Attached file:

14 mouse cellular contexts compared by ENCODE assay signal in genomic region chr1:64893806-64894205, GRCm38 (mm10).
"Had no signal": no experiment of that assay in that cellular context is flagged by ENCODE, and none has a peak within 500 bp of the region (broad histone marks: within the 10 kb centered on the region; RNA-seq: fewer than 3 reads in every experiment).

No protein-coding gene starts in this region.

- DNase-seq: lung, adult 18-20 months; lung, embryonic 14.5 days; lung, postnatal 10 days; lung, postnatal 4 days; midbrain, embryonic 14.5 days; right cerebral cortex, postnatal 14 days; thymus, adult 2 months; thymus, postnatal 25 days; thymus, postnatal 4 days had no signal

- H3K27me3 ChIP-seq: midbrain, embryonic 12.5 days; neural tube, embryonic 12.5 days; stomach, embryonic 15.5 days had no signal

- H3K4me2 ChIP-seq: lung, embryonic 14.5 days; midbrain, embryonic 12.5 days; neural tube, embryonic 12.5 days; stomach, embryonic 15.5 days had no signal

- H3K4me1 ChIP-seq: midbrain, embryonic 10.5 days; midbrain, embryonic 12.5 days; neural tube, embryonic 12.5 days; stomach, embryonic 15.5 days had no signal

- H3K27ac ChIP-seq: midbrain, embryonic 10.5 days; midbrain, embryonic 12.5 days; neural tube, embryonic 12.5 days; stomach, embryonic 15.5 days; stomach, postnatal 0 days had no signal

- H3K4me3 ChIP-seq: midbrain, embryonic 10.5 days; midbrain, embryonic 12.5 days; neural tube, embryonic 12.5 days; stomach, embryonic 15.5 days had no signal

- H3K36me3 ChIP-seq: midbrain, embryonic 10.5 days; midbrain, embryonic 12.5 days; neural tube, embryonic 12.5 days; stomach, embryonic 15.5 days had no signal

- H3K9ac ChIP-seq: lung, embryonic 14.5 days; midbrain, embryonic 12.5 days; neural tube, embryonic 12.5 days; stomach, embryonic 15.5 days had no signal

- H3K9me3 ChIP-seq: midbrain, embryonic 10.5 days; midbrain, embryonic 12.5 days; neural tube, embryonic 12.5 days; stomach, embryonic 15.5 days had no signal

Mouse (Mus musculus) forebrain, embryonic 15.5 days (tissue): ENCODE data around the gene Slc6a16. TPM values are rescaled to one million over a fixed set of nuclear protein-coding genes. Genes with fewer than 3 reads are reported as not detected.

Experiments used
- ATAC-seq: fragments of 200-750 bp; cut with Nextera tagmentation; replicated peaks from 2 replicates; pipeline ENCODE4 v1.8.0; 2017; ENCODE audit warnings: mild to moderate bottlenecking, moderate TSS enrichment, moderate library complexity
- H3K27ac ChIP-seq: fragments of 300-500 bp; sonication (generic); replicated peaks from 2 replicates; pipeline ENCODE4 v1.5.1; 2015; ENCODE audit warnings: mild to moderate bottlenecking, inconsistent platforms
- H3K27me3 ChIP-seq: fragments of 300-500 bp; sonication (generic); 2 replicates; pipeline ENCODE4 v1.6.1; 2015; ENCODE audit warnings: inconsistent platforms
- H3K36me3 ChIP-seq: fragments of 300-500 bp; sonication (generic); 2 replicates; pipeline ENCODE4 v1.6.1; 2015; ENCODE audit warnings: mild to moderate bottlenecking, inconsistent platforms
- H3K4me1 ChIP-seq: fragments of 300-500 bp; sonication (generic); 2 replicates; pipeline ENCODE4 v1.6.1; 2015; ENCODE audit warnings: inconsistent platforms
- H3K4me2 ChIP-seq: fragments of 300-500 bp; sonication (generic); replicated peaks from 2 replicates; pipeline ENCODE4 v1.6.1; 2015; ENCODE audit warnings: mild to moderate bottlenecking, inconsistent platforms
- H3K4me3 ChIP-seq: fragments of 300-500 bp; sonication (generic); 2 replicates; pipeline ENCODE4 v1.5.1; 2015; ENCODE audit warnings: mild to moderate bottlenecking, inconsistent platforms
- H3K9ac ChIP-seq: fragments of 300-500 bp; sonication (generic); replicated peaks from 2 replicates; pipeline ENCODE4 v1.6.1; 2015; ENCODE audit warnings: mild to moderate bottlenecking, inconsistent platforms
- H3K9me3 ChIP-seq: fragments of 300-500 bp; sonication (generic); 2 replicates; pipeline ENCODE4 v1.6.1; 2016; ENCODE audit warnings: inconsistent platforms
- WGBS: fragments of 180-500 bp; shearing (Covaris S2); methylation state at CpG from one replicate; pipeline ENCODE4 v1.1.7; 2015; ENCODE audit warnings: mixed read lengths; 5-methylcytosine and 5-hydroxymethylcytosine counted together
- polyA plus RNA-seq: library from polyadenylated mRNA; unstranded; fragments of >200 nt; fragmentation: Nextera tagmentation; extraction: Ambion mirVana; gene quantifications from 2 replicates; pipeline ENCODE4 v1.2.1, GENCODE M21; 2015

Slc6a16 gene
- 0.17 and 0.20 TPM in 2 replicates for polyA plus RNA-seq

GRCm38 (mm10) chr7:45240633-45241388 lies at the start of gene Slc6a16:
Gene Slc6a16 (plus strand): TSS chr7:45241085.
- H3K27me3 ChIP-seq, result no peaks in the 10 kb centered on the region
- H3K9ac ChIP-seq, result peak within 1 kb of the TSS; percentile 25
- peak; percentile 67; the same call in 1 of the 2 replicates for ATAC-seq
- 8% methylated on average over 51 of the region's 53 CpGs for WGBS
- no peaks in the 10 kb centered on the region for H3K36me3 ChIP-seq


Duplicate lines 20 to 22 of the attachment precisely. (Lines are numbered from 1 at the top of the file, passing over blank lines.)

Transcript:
- H3K4me2 ChIP-seq: fragments of 300-500 bp; sonication (generic); replicated peaks from 2 replicates; pipeline ENCODE4 v1.6.1; 2015; ENCODE audit warnings: mild to moderate bottlenecking, inconsistent platforms
- H3K4me3 ChIP-seq: fragments of 300-500 bp; sonication (generic); 2 replicates; pipeline ENCODE4 v1.5.1; 2015; ENCODE audit warnings: mild to moderate bottlenecking, inconsistent platforms
- H3K9ac ChIP-seq: fragments of 300-500 bp; sonication (generic); replicated peaks from 2 replicates; pipeline ENCODE4 v1.6.1; 2015; ENCODE audit warnings: mild to moderate bottlenecking, inconsistent platforms